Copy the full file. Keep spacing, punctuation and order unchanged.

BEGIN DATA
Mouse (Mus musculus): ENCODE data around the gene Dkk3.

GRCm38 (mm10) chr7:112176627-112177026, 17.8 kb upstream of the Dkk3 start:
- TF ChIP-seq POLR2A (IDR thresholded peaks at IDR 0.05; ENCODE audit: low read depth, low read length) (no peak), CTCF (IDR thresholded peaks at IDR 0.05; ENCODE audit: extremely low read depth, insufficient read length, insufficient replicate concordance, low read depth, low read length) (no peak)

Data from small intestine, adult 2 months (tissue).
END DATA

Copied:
Mouse (Mus musculus): ENCODE data around the gene Dkk3.

GRCm38 (mm10) chr7:112176627-112177026, 17.8 kb upstream of the Dkk3 start:
- TF ChIP-seq POLR2A (IDR thresholded peaks at IDR 0.05; ENCODE audit: low read depth, low read length) (no peak), CTCF (IDR thresholded peaks at IDR 0.05; ENCODE audit: extremely low read depth, insufficient read length, insufficient replicate concordance, low read depth, low read length) (no peak)

Data from small intestine, adult 2 months (tissue).